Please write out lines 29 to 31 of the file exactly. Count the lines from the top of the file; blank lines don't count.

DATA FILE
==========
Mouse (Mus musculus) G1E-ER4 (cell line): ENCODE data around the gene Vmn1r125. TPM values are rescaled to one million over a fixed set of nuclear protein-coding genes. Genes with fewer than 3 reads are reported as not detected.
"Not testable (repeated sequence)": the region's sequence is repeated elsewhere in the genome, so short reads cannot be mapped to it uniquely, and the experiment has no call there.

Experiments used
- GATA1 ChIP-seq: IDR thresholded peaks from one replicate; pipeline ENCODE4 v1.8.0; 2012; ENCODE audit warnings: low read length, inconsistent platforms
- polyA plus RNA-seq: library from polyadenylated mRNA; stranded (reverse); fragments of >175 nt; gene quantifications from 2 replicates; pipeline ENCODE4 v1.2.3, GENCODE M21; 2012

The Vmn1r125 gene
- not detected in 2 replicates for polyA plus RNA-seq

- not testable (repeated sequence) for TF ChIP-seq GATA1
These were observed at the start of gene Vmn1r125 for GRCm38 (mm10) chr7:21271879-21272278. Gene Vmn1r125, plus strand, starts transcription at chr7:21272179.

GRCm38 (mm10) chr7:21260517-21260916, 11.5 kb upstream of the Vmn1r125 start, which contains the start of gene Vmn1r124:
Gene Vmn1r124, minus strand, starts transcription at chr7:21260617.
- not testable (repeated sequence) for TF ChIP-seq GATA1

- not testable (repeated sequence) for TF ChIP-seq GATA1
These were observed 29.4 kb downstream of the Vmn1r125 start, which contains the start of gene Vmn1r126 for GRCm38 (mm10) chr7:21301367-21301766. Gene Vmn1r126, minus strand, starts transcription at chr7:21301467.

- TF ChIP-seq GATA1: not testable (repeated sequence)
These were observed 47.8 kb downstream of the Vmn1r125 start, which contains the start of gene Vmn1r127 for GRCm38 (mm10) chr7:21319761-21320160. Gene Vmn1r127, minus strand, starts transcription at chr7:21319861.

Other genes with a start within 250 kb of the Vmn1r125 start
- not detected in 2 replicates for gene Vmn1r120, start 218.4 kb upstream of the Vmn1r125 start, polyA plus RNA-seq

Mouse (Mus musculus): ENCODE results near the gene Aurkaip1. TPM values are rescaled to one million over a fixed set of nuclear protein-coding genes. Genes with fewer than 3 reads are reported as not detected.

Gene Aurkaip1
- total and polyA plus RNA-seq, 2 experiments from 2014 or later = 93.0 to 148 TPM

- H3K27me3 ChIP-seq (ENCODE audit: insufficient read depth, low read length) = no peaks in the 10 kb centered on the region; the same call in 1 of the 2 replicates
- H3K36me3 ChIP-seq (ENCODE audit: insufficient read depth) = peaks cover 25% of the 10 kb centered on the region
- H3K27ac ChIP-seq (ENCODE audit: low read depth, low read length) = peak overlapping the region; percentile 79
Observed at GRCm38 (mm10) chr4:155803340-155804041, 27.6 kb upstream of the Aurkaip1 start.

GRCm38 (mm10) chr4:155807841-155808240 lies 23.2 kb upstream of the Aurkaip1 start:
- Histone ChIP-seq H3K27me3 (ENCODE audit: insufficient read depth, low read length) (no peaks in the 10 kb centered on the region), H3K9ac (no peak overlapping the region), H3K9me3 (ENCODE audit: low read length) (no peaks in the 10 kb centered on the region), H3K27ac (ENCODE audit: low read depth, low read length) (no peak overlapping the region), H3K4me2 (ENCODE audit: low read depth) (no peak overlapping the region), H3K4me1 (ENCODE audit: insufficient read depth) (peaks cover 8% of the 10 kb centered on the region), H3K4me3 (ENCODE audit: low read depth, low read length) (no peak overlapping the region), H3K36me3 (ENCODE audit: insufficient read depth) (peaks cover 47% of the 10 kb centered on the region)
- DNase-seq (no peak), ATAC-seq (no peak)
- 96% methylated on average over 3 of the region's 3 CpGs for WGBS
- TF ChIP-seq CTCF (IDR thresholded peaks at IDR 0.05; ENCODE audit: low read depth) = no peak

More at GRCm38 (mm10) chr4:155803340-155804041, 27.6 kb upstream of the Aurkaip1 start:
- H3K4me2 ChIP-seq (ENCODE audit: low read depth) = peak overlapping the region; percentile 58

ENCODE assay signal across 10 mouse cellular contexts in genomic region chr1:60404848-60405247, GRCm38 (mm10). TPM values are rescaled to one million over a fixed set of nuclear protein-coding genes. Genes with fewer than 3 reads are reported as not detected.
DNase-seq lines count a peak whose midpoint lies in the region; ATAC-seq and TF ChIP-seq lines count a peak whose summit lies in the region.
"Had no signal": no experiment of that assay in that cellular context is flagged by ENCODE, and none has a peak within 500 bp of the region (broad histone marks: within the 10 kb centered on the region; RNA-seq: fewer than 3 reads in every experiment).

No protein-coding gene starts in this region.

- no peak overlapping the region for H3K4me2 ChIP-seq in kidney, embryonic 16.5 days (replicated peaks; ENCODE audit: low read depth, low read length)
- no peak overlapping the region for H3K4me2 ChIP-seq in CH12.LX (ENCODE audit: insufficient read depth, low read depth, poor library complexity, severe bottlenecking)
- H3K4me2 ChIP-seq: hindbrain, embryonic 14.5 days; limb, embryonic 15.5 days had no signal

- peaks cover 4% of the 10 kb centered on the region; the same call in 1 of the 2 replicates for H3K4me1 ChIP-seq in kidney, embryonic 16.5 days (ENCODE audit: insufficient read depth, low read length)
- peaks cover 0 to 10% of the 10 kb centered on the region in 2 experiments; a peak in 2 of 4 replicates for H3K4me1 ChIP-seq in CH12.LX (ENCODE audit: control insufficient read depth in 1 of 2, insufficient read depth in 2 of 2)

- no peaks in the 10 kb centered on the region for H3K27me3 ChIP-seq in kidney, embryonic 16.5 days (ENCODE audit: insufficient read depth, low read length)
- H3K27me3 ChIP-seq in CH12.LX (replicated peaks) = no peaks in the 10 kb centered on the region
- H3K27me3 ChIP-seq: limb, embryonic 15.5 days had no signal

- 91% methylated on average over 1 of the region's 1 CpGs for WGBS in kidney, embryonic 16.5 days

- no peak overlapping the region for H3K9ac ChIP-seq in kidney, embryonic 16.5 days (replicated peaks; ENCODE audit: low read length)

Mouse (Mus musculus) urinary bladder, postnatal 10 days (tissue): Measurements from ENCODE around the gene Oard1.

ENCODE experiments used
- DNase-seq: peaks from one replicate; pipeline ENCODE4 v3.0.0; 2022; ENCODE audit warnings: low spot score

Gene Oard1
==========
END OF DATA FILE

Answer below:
- 96% methylated on average over 3 of the region's 3 CpGs for WGBS
- TF ChIP-seq CTCF (IDR thresholded peaks at IDR 0.05; ENCODE audit: low read depth) = no peak

More at GRCm38 (mm10) chr4:155803340-155804041, 27.6 kb upstream of the Aurkaip1 start: